skip to main content
skip to newscasts

Monday, March 4, 2024

Public News Service Logo
facebook instagram linkedin reddit youtube twitter
view newscast page
play newscast audioPlay

Democracy Trailblazers ignite enthusiasm among teen voters; CA monster blizzard batters Tahoe, Mammoth, Sierra amid avalanche warnings; MN transportation sector could be next in line for carbon-free standard; IN teachers 'stunned' by lawmakers' bid to bypass collective bargaining.

view newscast page
play newscast audioPlay

Nikki Haley says she may not endorse the GOP nominee, President Biden says the U-S will continue air-dropping aid into Gaza and more states look at ditching the electoral college for a national popular vote.

view newscast page
play newscast audioPlay

Hard times could be ahead for rural school districts that spent federal pandemic money on teacher salaries, a former Oregon lumber community drafts a climate-action plan and West Virginians may soon buy raw milk from squeaky-clean cows.

Report: WV Among States With Most Impaired Sources of Drinking Water

play audio
Play

Thursday, April 7, 2022   

West Virginia ranks among the top three states in the nation for the amount of rivers and streams used for drinking water classified as impaired.

According to the report by the Environmental Integrity Project, it means municipalities drawing drinking water from affected sources must use additional, and often more expensive, treatment to make it safe for human consumption.

Eric Schaeffer, executive director of the Environmental Integrity Project, said the Environmental Protection Agency (EPA) has been slow to review and update limits for water-pollution control by industries, but he added West Virginia has taken steps to address the problem.

"And in a state with an industrial past and acid mine draining, it's not surprising to see that," Schaeffer stated. "I will say that West Virginia seems to do a better job in terms of at least having something to say about the condition of their waterways."

According to the report, two-thirds of the EPA's industry-specific water-pollution limits have not been updated in more than three decades, despite a Clean Water Act mandate for reviews every five years.

Schaeffer pointed out an impaired waterway can contain unsafe levels of fecal pathogens posing health risks to swimmers, low oxygen levels making it harder for fish to survive, or harbor high levels of nitrates, bacteria or other contaminants causing local municipalities to deploy additional treatments in order to make it safe to drink.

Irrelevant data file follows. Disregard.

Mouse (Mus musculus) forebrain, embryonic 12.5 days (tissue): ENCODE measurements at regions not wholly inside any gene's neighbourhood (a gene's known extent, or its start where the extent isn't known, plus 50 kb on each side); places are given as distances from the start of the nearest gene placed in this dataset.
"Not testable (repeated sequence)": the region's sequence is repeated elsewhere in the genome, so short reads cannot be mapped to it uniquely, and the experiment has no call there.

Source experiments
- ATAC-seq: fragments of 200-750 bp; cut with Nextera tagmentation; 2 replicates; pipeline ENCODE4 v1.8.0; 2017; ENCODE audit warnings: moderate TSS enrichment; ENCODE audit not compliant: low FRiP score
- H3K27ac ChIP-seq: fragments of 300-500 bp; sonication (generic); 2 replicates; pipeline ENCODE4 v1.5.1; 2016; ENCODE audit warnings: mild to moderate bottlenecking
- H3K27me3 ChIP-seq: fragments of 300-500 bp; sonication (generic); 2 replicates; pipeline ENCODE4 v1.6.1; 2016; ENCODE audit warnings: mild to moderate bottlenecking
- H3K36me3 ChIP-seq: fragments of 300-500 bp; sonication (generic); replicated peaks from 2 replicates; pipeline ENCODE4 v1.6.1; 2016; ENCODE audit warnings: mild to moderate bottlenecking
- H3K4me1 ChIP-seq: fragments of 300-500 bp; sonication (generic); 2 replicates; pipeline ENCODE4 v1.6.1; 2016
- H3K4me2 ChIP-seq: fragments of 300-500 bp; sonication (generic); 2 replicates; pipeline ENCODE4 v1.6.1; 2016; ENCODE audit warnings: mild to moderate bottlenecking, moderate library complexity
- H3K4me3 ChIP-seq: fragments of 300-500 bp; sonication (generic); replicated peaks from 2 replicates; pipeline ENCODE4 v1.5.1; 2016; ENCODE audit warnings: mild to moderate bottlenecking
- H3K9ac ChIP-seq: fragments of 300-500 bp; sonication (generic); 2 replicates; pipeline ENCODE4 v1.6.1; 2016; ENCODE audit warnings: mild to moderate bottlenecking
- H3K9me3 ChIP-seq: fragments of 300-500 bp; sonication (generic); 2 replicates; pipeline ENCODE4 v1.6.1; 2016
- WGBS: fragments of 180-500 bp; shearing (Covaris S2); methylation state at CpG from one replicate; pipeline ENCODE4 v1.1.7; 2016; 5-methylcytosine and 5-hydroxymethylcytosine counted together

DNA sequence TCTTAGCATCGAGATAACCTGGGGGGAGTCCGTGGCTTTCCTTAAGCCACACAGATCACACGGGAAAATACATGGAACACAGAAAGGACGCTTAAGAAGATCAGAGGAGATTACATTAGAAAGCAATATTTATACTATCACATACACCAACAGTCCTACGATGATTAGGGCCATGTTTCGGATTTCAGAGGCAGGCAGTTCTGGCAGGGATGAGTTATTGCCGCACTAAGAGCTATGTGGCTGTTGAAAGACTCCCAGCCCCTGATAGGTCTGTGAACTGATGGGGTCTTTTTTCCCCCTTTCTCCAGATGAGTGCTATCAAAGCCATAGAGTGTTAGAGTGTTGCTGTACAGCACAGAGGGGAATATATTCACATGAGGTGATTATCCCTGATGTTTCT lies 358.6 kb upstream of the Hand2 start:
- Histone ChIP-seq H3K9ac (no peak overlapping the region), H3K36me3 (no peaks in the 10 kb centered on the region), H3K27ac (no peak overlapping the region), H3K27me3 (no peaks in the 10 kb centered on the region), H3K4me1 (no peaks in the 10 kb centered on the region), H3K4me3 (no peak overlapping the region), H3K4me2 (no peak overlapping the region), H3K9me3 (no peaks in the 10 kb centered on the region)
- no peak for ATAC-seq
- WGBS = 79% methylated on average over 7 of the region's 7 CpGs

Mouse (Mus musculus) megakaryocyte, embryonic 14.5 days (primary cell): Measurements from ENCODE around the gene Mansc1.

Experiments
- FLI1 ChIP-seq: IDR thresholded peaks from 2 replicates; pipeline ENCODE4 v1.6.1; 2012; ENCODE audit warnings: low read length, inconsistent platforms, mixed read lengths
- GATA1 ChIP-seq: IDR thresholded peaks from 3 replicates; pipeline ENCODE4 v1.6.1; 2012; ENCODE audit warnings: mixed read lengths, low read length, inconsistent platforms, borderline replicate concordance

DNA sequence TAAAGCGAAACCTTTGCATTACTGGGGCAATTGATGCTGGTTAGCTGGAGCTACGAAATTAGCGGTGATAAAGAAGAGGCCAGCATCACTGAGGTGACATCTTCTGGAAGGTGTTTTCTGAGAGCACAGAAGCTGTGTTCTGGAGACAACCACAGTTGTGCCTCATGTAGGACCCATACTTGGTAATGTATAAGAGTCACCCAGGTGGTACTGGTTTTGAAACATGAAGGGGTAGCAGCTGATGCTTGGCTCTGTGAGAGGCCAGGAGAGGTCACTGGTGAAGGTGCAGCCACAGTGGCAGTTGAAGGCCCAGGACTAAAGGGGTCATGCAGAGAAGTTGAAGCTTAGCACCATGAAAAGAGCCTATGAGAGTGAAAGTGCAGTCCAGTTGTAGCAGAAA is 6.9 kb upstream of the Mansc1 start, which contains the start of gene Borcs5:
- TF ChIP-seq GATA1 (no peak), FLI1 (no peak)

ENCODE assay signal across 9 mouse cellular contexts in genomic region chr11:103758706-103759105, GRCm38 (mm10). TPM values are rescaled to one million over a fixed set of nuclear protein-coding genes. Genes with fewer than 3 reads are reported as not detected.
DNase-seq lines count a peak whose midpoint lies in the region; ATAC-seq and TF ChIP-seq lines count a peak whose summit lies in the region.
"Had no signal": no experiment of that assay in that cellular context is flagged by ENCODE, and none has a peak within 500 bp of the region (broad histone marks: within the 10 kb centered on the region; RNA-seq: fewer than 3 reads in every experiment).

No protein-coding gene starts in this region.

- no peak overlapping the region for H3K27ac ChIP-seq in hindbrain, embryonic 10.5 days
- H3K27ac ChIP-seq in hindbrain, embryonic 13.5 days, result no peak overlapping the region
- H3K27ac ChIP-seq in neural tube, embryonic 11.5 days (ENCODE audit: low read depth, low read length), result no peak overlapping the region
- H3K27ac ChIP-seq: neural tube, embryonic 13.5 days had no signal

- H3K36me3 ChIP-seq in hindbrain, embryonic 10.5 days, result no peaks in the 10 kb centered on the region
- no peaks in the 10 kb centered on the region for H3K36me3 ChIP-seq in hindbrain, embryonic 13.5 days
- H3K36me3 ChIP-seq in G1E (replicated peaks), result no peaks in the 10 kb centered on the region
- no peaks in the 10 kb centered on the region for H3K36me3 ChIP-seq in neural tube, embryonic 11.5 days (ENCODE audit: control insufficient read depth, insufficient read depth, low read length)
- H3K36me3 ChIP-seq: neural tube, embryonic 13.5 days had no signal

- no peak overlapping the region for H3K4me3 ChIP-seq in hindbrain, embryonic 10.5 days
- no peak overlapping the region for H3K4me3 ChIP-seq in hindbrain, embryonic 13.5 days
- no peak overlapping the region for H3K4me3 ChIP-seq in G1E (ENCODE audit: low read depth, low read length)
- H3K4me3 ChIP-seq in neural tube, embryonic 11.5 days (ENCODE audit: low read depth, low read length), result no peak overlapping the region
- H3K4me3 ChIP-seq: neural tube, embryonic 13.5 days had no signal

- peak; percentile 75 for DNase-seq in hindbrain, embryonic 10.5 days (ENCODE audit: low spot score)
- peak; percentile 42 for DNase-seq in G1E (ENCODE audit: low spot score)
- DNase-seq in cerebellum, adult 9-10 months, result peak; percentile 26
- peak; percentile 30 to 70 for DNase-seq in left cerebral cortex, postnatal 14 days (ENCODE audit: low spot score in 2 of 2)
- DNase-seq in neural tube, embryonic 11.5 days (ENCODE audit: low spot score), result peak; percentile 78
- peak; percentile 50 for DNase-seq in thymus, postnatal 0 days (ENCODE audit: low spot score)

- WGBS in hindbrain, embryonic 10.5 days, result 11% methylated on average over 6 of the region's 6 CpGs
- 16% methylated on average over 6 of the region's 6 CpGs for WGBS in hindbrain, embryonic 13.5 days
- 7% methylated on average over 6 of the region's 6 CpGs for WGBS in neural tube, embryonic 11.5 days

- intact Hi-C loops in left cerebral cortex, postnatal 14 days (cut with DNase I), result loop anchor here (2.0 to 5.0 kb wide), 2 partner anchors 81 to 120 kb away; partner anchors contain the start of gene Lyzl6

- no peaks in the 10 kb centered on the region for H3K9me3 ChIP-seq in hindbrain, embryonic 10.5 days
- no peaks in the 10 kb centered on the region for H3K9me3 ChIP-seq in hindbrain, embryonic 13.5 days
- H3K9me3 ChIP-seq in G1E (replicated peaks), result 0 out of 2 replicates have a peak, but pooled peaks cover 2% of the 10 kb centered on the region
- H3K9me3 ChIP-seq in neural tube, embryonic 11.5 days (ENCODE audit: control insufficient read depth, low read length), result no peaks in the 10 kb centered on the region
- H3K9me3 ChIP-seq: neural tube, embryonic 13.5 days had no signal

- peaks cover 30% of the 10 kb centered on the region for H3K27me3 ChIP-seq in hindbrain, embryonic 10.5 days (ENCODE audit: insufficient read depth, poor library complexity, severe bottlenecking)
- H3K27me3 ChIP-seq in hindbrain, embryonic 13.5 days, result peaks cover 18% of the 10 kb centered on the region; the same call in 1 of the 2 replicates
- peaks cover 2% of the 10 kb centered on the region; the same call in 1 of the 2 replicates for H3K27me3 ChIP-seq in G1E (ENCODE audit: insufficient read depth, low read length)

"Nearly 15,000 miles of rivers and streams that are impaired, meaning they're not suitable for swimming for water sports, contact recreation, or they're unhealthy for aquatic life," Schaeffer explained.

He argued it is important for state-based agencies to do regular assessments of water quality.

"Here on the 50th anniversary (of the Clean Water Act), we want to, of course, recognize that and remind people of how bad it was and remind them that we don't want them to slide back to those days," Schaeffer acknowledged. "But also, the data and the evaluations of water quality that are required under the Clean Water Act show that we have a long, long way to go."

Overall, based on state data submitted to the EPA, the report found more than 700,000 miles of rivers and streams nationwide -- half of those assessed -- were classified as impaired for at least one use.


get more stories like this via email
more stories
A study by Wallethub ranked Kentucky 43rd in the nation for residents' dental health. (Adobe Stock)

Health and Wellness

play sound

A bill moving through the Kentucky Legislature would make fluoride treatment in drinking water optional for local municipalities. House Bill 141 …


Social Issues

play sound

Most teenagers eagerly anticipate turning 16 to start driving and 21 for other milestones, but the significance of obtaining the right to vote at 18 …

Social Issues

play sound

New York state lawmakers have appointed members to the Community Commission on Reparations Remedies, created through legislation Gov. Kathy Hochul …


A National Committee for Responsive Philanthropy report illustrated how some wealth was built through discriminatory practices including racially restrictive deed covenants. (Adobe Stock)

Social Issues

play sound

A new report argued many charitable foundations need to examine the origin of their wealth and repair harms done. The National Committee for …

Environment

play sound

A proposed urban reforestation program in Massachusetts aims to help cities mitigate the effects of climate change. Legislation would create a state …

One in four Wyoming kids lives in single-parent families, according to Wyoming Community Foundation data. Such children are more likely to live in poverty compared with their peers in married-parent families. (Adobe Stock)

Social Issues

play sound

A Wyoming nonprofit is helping single mothers climb out of poverty by connecting them with the training and support they need to step into and succeed…

Social Issues

play sound

Ahead of Super Tuesday, a new poll finds a majority of Mainers support replacing the Electoral College system with a national popular vote. More …

Social Issues

play sound

Even though March is barely underway, parents of Wisconsin kids are being encouraged to plan for summer reading activities - especially if their …

 

Phone: 303.448.9105 Toll Free: 888.891.9416 Fax: 208.247.1830 Your trusted member- and audience-supported news source since 1996 Copyright 2021